Investors Learn to Love Unified Government

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The old cliché that investors prefer divided government is in need of an update.

Stocks rallied Wednesday after Democrats won one Georgia Senate seat and were poised to take another, though trading ended before the second race was called, delivering control of the Senate to the Democrats. This goes against the conventional wisdom that stocks do best when at least one chamber of Congress is controlled by the party in opposition to the president, preventing any dramatic or radical moves that could unsettle markets.

The S&P 500 ended Wednesday up 0.6% and the Dow Jones Industrial Average rose 1.4% to a new closing high, though that was off the levels it reached earlier in the day before Washington D.C. descended into violence. Perhaps most notably, yields on 10-year U.S. Treasurys rose by .075 points to 1.03%, reflecting higher growth expectations. This gave a boost to banks and other financials, as it will allow them to earn more on loans and investments. Bank of America and Wells Fargo, two of the country’s largest lenders, soared 6.3% and 7.1%, respectively. All this was in spite of the chaos in the nation’s capital.

The tech-heavy Nasdaq Composite, however, ended the day down 0.6%. Some high-flying technology companies seen as pandemic beneficiaries were among Wednesday’s losers: Etsy fell 4.2% and Peloton declined 3.2%.

In past decades, divided government might have meant moderation and compromise in policy-making. In 2021, though, it would likely mean paralysis, which isn’t what the U.S. economy needs right now. Look no further than the prolonged negotiations over a second coronavirus-relief package, which eventually yielded a smaller-than-expected sum that came too late to save many struggling businesses as the economy entered a bleak winter.

A Democratic-controlled Senate likely means that more fiscal stimulus is on the way, not just in the form of checks to individuals but also infrastructure spending, investments in green energy and aid to cash-strapped local governments. No wonder interest rates are ticking higher.

Wednesday’s market reaction was like a mirror image of what happened after the November election, when it appeared likely that Republicans would hold the Senate, causing technology stocks to rally and cyclical stocks to falter. The S&P 500 Communication Services index, whose biggest constituents include Facebook, Google owner Alphabet and Netflix, rose 6% in the three days following that vote. The S&P 500 Industrials index, heavy in names such as Honeywell and Union Pacific, gained just 1.4% over the same period. It was only after announcements of safe and effective vaccines that cyclicals caught back up.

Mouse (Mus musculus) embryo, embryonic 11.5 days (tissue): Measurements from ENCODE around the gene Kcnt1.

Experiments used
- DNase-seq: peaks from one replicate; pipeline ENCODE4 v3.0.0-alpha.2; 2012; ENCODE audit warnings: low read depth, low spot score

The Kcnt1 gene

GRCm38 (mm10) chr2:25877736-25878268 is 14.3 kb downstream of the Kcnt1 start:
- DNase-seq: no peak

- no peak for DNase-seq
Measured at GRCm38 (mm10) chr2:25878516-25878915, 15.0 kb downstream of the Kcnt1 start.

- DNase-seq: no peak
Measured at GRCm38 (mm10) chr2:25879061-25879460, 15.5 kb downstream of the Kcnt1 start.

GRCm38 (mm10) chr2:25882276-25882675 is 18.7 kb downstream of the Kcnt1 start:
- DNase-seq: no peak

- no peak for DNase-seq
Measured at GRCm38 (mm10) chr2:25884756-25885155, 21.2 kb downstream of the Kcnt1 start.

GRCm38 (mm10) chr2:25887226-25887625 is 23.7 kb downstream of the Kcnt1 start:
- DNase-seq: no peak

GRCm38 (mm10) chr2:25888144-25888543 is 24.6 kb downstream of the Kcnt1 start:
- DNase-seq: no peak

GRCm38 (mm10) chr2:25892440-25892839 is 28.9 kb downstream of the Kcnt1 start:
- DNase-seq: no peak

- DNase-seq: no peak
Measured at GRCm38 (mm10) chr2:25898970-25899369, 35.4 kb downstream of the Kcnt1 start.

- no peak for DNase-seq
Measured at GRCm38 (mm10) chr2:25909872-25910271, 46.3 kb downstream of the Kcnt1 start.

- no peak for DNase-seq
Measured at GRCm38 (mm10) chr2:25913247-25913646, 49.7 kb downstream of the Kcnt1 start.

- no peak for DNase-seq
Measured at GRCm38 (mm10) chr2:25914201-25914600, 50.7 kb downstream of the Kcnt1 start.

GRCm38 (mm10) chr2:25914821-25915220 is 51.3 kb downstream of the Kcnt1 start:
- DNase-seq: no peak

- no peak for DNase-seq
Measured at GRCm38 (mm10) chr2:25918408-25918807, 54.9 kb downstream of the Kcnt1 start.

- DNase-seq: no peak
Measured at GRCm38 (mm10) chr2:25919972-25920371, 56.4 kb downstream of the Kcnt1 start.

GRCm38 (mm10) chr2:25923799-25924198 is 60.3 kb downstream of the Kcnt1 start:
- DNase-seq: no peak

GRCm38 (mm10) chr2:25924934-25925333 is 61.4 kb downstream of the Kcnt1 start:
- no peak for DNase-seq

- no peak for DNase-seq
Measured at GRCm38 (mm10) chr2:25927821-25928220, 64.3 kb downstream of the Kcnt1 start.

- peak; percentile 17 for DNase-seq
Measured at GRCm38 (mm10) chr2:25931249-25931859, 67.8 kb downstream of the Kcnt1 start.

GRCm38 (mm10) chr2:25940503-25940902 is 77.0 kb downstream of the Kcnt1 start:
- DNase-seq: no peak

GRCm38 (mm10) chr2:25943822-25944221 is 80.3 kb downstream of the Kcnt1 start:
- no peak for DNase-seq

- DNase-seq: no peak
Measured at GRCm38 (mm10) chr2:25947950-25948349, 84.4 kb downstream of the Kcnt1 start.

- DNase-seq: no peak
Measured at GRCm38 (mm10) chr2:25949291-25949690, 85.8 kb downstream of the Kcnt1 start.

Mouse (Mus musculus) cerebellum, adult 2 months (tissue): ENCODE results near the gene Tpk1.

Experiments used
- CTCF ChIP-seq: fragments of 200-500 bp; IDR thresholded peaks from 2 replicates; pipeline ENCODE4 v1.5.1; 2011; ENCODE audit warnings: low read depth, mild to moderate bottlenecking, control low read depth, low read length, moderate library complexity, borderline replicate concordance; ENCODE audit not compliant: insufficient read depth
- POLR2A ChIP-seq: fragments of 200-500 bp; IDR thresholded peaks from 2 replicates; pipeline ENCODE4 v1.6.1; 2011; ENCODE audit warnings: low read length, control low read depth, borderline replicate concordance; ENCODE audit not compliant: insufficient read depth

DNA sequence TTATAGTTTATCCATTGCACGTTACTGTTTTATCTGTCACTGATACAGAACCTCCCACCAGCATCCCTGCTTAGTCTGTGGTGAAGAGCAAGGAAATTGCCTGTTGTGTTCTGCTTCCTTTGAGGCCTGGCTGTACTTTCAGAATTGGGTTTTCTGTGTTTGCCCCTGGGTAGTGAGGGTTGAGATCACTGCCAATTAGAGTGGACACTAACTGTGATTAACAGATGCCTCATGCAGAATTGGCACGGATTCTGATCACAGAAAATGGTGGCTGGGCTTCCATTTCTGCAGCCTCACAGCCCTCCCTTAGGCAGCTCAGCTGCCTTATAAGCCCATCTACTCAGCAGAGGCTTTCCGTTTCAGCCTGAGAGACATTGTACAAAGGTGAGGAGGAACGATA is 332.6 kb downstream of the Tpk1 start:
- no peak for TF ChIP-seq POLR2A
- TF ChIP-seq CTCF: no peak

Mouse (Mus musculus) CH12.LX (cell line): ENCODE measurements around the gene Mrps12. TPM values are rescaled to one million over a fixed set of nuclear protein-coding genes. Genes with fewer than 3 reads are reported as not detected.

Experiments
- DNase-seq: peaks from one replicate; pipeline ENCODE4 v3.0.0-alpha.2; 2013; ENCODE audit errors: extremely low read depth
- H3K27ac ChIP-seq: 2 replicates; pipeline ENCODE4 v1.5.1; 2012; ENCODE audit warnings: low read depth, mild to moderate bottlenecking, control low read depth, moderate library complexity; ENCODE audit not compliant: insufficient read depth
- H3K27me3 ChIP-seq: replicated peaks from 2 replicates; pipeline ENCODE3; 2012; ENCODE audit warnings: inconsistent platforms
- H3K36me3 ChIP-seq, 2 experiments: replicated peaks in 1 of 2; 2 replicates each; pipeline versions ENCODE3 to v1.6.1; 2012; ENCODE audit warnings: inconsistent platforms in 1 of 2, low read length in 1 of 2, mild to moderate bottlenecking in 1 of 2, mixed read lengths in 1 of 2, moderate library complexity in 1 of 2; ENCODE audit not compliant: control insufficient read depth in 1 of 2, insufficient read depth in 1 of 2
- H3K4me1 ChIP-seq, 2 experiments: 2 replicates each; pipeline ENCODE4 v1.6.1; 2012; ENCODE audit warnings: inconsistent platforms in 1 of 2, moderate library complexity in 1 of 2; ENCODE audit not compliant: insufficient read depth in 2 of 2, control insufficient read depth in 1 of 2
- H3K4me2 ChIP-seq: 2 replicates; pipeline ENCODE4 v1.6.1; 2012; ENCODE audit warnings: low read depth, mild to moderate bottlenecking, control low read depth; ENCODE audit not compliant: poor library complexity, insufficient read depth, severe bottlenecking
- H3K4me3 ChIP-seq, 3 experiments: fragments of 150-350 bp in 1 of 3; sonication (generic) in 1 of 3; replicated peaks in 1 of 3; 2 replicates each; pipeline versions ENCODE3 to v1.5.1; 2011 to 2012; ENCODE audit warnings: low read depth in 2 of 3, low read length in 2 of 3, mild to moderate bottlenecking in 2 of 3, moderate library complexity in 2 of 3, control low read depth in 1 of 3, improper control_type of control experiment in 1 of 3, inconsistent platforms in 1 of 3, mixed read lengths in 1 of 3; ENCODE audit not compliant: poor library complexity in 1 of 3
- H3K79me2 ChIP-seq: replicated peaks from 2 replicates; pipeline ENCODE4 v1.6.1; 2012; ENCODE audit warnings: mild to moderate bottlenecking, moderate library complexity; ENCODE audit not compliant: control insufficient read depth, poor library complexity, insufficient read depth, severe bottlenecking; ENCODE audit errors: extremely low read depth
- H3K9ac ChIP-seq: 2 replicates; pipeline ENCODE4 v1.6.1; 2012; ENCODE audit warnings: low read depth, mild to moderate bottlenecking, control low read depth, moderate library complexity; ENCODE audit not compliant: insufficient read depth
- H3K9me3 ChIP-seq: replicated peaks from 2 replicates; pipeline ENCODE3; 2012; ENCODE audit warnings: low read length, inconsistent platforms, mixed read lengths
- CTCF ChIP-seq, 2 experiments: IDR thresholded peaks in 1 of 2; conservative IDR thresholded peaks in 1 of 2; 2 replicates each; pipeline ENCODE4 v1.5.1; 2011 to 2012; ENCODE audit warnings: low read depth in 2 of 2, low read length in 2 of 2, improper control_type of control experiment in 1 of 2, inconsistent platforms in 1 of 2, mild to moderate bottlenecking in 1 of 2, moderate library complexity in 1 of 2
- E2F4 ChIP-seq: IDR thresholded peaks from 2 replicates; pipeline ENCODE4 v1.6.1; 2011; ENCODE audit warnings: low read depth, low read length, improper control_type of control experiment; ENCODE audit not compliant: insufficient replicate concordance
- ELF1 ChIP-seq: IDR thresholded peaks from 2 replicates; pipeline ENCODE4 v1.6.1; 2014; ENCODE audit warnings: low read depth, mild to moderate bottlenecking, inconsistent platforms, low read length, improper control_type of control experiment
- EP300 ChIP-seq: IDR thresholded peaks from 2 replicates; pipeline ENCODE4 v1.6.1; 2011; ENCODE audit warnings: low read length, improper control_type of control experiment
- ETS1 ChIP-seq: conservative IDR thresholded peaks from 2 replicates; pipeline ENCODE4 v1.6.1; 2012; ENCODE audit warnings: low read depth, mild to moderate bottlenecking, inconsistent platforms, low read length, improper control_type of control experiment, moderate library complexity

These early-November movements reflected an expectation not only that fiscal stimulus would remain modest under divided government, hurting industrials and other cyclicals, but also that the Federal Reserve would be left to attempt to support the economy on its own, with low rates as far as the eye can see. Exceptionally low rates tend to support speculative bets on companies with little to no free cash flow that could pay off in the distant future. With fiscal authorities getting back in the game, the Fed might not need to be so radical.

Democratic candidate Raphael Warnock is set to be the first Black American to represent Georgia in the Senate, as the AP declared him the winner of a close runoff election over Republican Sen. Kelly Loeffler. Photo: Raphael Warnock/YouTube

At the same time, the likely Democratic majority in the Senate will be as narrow as can be, handing considerable power to moderates such as West Virginia’s Joe Manchin. This means moves that would be negative for stocks, such as a major tax increase or an all-out assault on the fossil-fuel industry, are far less likely to succeed. Indeed oil companies were among the winners Wednesday as traders anticipated they would benefit from faster economic growth: Exxon Mobil rose 2.6% and ConocoPhillips gained 4%.

We already knew that Main Street was tired of the division and rancor in Washington. Wall Street apparently has come around to their way of thinking.

Write to Aaron Back at aaron.back@wsj.com

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